Alzina
Amanda
Amelia
Amy
Ann
Anna
Annabell
Annas
Annette
Angelia
Angeline
Annie
Athaliah
Athelia
Augusta
Aura
Avis
Barbara
Beatrice
Bell
Bella
Berdie
Bertha
Bertie
Bessie
Beulah
Blanche
Bridget
Calista
Carrie
Carlotta
Cassie
Catherine
Cecilia
Cela
Celia
Celicia
Celis
Charlotte
Chloe
Christie
Christine
Clara
Clarissa
Cleanthe
Clementina
Constance
Cora
Cordelia
Corinne
Cornelia
Cynthia
Cyrena
Debbie
Delia
Della
Diana
Diantha
Dinah
Dollie
Dora
Dorcas
Dorinda
Dorothy
Edith
Edna
Effie
Ella
Eleanor
Eleanora
Electa
Ellen
Elfie
Eliza
Elma
Elsie
Emma
Emmeline
Emily
Ena
Erma
Estelle
Esther
Ethel
Ethelind
Ettie
Eugenie
Eula
Eunice
Euphemia
Euretta
Eva
Evalina
Eveline
Evelyn
Fannie
Felicia
Flora
Florence
Floss
Frances
Frank
Gay
Georgie
Georgina
Geraldine
Gertie
Gracie
Hagar
Hannah
Harriet
Hattie
Helen
Helena
Henrietta
Hulda
Ida
Irene
Isabel
Isabella
Isadora
Jane
Janet
Janie
Jeannette
Jemima
Jennet
Jennie
Jessie
Jerusha
Joanna
Josephine
Josie
Julia
Kate
Kathleen
Katie
Keziah
Lany
Laura
Leah
Leila
Lena
Lera
Lettie
Levina
Levinia
Libbie
Lida
Lilian
Lillie
Lizzie
Lola
Lora
Lorretta
Lottie
Lou
Louisa
Louise
Lucinda
Lucretia
Lucy
Luella
Lula
Lulu
Lydia
Mabel
Madelaine
Maggie
Malvina
Mamie
Marcella
Margaret
Maria
Marilla
Marion
Mary
Marsena
Martha
Mattie
Maud
Maudie
May
Melinda
Mellissa
Mercy
Mertie
Mildred
Millie
Mina
Minerva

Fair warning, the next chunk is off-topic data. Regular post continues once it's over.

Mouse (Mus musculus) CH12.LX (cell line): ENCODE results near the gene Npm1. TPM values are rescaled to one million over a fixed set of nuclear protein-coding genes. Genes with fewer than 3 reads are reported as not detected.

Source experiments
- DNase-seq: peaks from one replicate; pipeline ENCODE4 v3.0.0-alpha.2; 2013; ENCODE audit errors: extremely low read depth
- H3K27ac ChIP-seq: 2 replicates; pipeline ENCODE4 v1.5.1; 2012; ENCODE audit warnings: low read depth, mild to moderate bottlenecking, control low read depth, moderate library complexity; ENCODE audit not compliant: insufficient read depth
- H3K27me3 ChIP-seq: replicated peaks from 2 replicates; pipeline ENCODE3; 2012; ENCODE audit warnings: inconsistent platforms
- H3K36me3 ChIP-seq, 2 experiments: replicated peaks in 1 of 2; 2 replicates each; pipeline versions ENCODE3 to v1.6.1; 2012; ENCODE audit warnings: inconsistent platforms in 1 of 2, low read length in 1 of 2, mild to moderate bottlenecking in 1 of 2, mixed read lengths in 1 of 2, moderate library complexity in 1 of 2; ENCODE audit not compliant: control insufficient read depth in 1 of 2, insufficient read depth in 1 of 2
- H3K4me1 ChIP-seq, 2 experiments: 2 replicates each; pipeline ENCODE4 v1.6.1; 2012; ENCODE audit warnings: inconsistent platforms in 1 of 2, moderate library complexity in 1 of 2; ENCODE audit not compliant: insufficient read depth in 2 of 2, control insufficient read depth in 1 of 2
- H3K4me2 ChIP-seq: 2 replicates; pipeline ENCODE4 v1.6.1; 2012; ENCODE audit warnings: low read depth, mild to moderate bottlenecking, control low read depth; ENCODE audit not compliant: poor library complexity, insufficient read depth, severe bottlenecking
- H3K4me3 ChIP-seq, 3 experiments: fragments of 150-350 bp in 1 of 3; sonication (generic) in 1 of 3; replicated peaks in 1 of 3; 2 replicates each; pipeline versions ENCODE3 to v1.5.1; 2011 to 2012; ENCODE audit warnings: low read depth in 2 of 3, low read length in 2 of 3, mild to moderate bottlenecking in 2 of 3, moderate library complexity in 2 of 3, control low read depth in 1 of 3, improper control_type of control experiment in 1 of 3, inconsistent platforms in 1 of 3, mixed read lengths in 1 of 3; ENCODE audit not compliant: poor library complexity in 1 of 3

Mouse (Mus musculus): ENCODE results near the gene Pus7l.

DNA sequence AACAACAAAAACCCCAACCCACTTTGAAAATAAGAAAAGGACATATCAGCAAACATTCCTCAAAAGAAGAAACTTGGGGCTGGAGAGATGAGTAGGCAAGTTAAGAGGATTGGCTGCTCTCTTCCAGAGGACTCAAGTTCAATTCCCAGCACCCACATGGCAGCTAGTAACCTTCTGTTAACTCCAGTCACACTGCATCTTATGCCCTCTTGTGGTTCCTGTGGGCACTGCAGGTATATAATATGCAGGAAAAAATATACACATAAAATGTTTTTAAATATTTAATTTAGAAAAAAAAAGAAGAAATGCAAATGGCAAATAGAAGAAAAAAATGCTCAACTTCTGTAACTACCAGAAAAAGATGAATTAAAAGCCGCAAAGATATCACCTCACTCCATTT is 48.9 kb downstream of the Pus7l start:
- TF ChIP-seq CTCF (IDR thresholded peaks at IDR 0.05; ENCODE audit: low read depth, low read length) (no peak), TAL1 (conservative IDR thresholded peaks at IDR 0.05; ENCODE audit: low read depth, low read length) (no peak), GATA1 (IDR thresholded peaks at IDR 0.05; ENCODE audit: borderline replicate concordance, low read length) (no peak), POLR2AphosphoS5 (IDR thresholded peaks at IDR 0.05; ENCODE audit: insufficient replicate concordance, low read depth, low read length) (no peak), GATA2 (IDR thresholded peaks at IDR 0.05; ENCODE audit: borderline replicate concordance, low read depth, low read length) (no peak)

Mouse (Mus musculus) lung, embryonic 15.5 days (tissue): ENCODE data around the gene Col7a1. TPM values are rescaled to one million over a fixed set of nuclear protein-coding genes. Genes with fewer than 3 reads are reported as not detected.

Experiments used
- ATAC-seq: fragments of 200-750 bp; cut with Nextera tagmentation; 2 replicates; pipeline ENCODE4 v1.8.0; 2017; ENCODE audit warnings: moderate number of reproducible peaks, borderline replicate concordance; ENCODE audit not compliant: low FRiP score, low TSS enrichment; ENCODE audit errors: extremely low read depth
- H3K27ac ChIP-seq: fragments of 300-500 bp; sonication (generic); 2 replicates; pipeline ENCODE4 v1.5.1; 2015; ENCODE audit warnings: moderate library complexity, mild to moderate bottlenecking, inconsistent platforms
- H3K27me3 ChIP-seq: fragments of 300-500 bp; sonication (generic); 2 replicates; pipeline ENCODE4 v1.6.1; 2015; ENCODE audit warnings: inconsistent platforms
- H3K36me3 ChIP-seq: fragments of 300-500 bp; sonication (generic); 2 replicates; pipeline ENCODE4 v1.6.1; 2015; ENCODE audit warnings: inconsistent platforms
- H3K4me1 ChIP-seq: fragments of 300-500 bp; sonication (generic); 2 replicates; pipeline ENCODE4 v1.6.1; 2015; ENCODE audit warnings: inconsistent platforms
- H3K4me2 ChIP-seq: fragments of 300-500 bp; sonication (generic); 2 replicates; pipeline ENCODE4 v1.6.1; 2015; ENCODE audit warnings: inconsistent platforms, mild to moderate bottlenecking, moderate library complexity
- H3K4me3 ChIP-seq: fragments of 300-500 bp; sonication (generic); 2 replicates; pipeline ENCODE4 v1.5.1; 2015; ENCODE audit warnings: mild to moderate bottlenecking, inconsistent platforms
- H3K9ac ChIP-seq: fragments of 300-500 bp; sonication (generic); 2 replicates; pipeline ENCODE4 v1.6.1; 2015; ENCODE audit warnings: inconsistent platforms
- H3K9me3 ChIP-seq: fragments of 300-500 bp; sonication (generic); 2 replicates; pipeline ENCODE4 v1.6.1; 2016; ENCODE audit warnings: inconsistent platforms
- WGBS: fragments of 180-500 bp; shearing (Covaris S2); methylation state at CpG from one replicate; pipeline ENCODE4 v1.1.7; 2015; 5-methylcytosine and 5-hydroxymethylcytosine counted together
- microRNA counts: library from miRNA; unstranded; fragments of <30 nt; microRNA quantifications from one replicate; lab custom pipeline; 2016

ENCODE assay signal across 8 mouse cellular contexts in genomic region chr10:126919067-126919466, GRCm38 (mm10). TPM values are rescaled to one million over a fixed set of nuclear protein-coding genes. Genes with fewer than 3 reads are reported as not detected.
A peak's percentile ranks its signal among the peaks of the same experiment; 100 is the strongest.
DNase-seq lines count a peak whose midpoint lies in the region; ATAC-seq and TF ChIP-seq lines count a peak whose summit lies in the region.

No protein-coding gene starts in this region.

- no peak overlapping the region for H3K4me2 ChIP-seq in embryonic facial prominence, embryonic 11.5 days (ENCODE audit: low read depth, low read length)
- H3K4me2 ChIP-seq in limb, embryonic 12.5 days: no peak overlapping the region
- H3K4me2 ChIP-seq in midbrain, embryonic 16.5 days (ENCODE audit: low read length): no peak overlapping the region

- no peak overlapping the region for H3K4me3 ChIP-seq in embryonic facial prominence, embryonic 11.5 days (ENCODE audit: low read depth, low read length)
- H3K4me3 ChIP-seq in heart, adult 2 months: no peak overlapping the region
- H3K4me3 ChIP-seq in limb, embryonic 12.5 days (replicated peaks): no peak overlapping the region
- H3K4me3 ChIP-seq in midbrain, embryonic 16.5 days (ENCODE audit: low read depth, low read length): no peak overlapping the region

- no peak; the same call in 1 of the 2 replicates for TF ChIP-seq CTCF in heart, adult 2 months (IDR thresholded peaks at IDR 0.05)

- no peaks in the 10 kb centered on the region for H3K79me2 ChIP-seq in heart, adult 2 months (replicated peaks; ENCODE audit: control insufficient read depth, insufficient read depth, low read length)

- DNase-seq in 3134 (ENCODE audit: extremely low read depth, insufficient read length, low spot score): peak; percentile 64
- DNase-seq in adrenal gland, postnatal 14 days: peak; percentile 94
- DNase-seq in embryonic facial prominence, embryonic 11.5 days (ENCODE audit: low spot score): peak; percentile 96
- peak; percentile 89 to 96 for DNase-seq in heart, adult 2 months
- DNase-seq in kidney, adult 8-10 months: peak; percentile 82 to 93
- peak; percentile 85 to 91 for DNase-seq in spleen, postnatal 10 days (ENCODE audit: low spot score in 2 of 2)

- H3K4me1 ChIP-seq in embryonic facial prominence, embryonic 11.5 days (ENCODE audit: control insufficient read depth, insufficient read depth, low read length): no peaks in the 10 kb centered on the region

Minnie
Mintha
Miranda
Mollie
Muriel
Myra
Myrtle
Nancy
Naomi
Nellie
Nettie
Nina
Nora
Ollie
Olive
Olivia
Ormanda
Ophelia
Pauline
Pearl
Phoebe
Phyllis
Priscilla
Prudence
Rachel
Rebecca
Rhoda
Robena
Rosa
Rosabel
Rosalie
Rosalind
Rosamond
Rose
Ruby
Ruth
Sabina
Sadie
Sally
Samantha
Sarah
Selina
Sophia
Sophronia
Stella
Susanna
Susie
Sybil
Teresa
Theodocia
Theresa
Tillie
Una
Verna
Victoria
Vida
Viola
Violet
Wilhelmina
Winifred
Zuba

Have any favorites?

Hulda/Huldah is one I like. It’s one of those names that I always see on old New England gravestones but never come across in real life. Wonder when that one will become stylish again.

BTW, has anyone ever seen a good name acrostic? Like, one that’s actually well-written and/or thought-provoking? Because I don’t think I ever have.

Source: A Collection of Original Acrostics on Ladies’ Christian Names by George J. Howson

Mamie Eisenhower’s Middle Name

Mamie Eisenhower, wife of Dwight D. Eisenhower, was born Mamie Geneva Doud in 1896 to John and Elivera Doud of Iowa. She was the second of four daughters.

Lovely Lake GenevaWhere did her middle name come from? Her mother was a fan of the popular song “Lovely Lake Geneva,” written by Charles B. Holmes and published in 1885.

Mamie’s older sister was named Eleanor. Her younger sisters were Eda Mae and Mabel Frances, but her father was “so disappointed that he had not yet had a son that he nicknamed his two younger daughters “Buster” and “Mike,” respectively.” They were known as Buster and Mike their entire lives.

Source: Eisenhower, Susan. Mrs. Ike: Portrait of a Marriage. Sterling, Virginia: Capital Books, 2002.